DURHAM, N.C. - A medical pioneer's legacy will live on thanks to a major donation to Duke University.
The Medical Center Archives recently received an extensive collection of Dr. Onye Akwari. His wife donated his materials in December. Akwari served as the hospital's first black surgeon in 1978. He worked at the hospital until 1995.
"I believe that we'll have a very full picture of who he was both personally and professionally," archivist Lucy Waldrop says.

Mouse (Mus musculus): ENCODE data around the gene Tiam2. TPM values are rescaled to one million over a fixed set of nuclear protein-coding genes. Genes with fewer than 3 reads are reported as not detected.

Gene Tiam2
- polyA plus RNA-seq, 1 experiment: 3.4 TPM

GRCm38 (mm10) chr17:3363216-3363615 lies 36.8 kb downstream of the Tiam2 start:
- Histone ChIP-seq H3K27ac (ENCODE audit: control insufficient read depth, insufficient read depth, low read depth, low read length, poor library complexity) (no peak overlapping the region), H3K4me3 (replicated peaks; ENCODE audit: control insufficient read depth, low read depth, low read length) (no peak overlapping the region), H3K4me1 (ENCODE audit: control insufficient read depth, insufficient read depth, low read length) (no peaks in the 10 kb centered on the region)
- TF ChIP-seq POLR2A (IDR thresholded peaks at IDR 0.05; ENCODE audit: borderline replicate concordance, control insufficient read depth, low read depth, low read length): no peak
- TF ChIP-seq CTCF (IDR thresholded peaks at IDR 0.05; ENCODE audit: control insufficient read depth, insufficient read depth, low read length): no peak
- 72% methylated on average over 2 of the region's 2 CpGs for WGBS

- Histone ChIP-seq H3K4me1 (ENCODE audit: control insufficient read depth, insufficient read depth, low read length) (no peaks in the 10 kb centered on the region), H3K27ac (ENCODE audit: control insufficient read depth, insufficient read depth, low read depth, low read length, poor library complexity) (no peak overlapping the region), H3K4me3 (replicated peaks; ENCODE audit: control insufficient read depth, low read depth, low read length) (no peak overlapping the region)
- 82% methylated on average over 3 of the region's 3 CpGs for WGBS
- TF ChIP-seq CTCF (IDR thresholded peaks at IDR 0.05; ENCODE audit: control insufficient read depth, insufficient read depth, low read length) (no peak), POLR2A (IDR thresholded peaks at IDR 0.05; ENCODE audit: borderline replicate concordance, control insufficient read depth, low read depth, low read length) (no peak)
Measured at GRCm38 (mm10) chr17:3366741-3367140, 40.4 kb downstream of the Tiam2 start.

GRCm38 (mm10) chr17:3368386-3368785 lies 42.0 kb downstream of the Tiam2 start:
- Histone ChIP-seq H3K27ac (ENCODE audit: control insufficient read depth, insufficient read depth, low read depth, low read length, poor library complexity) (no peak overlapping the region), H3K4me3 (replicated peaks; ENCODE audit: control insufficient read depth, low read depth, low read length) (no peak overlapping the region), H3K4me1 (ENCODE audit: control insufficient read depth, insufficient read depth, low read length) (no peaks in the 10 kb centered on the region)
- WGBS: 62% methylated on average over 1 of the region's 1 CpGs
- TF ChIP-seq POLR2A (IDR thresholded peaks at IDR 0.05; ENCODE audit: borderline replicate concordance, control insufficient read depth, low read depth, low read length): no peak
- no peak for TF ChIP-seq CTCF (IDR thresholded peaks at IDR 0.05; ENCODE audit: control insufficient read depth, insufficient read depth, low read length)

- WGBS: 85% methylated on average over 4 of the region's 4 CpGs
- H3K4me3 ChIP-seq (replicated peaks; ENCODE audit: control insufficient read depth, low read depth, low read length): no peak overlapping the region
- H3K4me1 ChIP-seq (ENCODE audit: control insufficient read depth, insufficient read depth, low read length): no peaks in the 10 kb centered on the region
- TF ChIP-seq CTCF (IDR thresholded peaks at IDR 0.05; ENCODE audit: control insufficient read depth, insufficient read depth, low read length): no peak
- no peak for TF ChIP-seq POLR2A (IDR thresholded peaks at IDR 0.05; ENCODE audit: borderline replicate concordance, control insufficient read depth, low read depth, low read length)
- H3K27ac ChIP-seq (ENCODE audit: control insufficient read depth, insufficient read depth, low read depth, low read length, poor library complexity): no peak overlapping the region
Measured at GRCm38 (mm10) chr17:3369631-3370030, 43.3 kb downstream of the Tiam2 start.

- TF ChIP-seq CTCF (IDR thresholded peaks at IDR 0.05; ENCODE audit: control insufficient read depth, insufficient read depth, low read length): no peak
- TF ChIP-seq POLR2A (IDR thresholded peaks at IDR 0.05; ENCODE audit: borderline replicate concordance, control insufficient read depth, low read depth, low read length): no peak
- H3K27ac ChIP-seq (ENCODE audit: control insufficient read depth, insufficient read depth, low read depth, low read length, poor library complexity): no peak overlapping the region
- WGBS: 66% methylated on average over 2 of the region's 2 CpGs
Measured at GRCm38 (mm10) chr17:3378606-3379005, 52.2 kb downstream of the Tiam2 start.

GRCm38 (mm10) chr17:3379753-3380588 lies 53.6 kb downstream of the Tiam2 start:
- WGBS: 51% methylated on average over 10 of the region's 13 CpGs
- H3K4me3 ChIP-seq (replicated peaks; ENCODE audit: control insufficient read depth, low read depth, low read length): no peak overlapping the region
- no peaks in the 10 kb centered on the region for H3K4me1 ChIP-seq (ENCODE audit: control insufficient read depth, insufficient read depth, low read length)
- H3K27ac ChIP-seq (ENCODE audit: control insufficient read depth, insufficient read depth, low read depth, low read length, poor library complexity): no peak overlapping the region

Waldrop and her staff are still processing the items. The collection includes family photos, awards, regalia, videos, personal manuscripts, and research papers. Akwari focused his practice on gastrointestinal hormones.
Waldrop says many people also saw him as a mentor. He launched the Society of Black Academic Surgeons and promoted civil rights on campus.
"He was a prominent voice and proponent of bringing minority studies and women's studies to Duke," she adds.
Akwari died in April 2019 at 76. Waldrop hopes to make his items publicly available in late spring.